Transcription of the DNA encoding the polypeptides of the present invention by higher eukaryotes is increased by inserting an enhancer sequence into the vector. Enhancers are cis-acting elements of DNA, usually about from 10 to 300 bp that act on a promoter to increase its transcription. Examples include the SV40 enhancer on the late side of the replication origin bp 100 to 270, a cytomegalovirus early promoter enhancer, the polyoma enhancer on the late side of the replication origin, and adenovirus enhancers.
Generally, recombinant expression vectors will include origins of replication and selectable markers permitting transformation of the host cell, e.g., the ampicillin resistance gene of E. coli and S. cerevisiae TRP1 gene, and a promoter derived from a highly-expressed gene to direct transcription of a downstream structural sequence. Such promoters can be derived from operons encoding glycolytic enzymes such as 3-phosphoglycerate kinase (PGK), a-factor, acid phosphatase, or heat shock proteins, among others. The heterologous structural sequence is assembled in appropriate phase with translation initiation and termination sequences, and preferably, a leader sequence capable of directing secretion of translated protein into the periplasmic space or extracellular medium. Optionally, the heterologous sequence can encode a fusion protein including an N-terminal identification peptide imparting desired characteristics, e.g., stabilization or simplified purification of expressed recombinant product.
Useful expression vectors for bacterial use are constructed by inserting a structural DNA sequence encoding a desired protein together with suitable translation initiation and termination signals in operable reading phase with a functional promoter. The vector will comprise one or more phenotypic selectable markers and an origin of replication to ensure maintenance of the vector and to, if desirable, provide amplification within the host. Suitable prokaryotic hosts for transformation include E. coli, Bacillus subtilis, Salmonella typhimurium and various species within the genera Pseudomonas, Streptomyces, and Staphylococcus, although others may also be employed as a matter of choice.
As a representative but nonlimiting example, useful expression vectors for bacterial use can comprise a selectable marker and bacterial origin of replication derived from commercially available plasmids comprising genetic elements of the well known cloning vector pBR322 (ATCC 37017). Such commercial vectors include, for example, pKK223-3 (Pharmacia Fine Chemicals, Uppsala, Sweden) and GEM1 (Promega Biotec, Madison, Wis., USA). These pBR322 “backbone” sections are combined with an appropriate promoter and the structural sequence to be expressed.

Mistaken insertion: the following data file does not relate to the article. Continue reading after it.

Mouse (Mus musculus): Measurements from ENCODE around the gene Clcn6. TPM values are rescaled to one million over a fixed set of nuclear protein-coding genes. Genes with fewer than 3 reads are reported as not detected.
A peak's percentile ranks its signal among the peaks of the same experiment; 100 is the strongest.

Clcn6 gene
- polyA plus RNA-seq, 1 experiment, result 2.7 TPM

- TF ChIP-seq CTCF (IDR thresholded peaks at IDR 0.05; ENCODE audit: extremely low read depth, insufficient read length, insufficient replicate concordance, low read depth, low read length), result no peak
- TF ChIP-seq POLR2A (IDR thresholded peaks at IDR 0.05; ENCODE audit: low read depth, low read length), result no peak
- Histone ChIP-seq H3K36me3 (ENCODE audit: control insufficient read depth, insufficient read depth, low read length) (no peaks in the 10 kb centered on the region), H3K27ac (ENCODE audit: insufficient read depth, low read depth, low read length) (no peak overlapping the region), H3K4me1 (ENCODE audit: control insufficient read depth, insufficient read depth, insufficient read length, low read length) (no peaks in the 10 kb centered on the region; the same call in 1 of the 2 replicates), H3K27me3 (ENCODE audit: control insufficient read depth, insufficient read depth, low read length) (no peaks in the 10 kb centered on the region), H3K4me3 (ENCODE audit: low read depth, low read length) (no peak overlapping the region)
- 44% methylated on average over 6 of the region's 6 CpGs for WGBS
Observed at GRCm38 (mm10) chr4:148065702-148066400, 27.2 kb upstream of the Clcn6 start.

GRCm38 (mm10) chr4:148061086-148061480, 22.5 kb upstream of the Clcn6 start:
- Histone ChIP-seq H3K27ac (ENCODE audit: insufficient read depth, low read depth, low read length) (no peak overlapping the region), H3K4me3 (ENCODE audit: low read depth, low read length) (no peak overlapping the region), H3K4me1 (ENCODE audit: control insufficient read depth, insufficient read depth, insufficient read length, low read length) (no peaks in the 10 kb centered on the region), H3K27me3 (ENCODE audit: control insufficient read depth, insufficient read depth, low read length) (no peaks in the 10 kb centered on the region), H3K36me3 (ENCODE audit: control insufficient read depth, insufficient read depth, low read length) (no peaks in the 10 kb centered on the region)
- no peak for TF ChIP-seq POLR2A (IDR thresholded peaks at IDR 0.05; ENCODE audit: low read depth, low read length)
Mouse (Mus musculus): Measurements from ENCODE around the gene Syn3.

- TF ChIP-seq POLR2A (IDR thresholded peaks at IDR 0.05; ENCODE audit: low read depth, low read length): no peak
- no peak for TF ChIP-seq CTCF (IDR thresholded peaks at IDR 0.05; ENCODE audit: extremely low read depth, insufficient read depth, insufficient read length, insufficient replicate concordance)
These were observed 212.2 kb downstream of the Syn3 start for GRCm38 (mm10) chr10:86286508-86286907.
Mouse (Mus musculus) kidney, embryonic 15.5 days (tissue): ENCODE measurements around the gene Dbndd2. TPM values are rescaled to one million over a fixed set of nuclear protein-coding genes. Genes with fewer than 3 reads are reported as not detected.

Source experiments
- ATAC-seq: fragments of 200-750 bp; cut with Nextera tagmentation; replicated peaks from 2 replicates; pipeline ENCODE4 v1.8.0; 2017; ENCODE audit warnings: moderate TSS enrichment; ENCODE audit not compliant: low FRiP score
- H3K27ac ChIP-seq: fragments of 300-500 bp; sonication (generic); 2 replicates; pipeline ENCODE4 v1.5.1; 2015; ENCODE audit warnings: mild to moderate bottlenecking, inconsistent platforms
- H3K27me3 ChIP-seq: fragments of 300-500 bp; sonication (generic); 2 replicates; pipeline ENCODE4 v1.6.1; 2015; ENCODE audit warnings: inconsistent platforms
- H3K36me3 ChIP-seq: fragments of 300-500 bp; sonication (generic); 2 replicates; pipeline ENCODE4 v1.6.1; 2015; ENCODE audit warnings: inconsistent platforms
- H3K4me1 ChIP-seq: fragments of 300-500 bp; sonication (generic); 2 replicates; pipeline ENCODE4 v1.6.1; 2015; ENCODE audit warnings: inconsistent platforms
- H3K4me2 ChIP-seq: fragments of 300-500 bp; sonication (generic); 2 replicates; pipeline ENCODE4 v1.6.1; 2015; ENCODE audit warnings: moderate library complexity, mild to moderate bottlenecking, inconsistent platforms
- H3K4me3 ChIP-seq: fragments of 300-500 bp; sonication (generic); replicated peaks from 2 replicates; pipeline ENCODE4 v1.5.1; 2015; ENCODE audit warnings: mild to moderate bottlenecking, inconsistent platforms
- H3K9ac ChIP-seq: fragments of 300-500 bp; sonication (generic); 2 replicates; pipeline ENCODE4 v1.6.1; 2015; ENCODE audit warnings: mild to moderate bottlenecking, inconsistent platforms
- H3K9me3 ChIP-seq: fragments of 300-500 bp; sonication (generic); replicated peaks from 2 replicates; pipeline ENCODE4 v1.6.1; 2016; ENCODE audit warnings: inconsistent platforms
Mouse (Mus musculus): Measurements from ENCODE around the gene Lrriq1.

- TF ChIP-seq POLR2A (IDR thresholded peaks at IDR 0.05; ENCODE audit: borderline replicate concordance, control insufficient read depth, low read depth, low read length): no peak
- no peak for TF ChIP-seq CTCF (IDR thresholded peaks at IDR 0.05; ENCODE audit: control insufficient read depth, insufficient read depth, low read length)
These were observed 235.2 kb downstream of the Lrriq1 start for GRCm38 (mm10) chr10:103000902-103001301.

Following transformation of a suitable host strain and growth of the host strain to an appropriate cell density, the selected promoter is induced by appropriate means (e.g., temperature shift or chemical induction) and cells are cultured for an additional period.
Cells are typically harvested by centrifugation, disrupted by physical or chemical means, and the resulting crude extract retained for further purification.
Microbial cells employed in expression of proteins can be disrupted by any convenient method, including freeze-thaw cycling, sonication, mechanical disruption, or use of cell lysing agents, such methods are well known to those skilled in the art.
Various mammalian cell culture systems can also be employed to express recombinant protein. Examples of mammalian expression systems include the COS-7 lines of monkey kidney fibroblasts, described by Gluzman, Cell, 23:175 (1981), and other cell lines capable of expressing a compatible vector, for example, the C127, 3T3, CHO, HeLa and BHK cell lines. Mammalian expression vectors will comprise an origin of replication, a suitable promoter and enhancer, and also any necessary ribosome binding sites, polyadenylation site, splice donor and acceptor sites, transcriptional termination sequences, and 5′ flanking nontranscribed sequences. DNA sequences derived from the SV40 splice, and polyadenylation sites may be used to provide the required nontranscribed genetic elements.
The polypeptide can be recovered and purified from recombinant cell cultures by methods including ammonium sulfate or ethanol precipitation, acid extraction, anion or cation exchange chromatography, phosphocellulose chromatography, hydrophobic interaction chromatography, affinity chromatography, hydroxylapatite chromatography and lectin chromatography. Protein refolding steps can be used, as necessary, in completing configuration of the mature protein. Finally, high performance liquid chromatography (HPLC) can be employed for final purification steps.
The polypeptides of the present invention may be a naturally purified product, or a product of chemical synthetic procedures, or produced by recombinant techniques from a prokaryotic or eukaryotic host (for example, by bacterial, yeast, higher plant, insect and mammalian cells in culture). Depending upon the host employed in a recombinant production procedure, the polypeptides of the present invention may be glycosylated or may be non-glycosylated. Polypeptides of the invention may also include an initial methionine amino acid residue.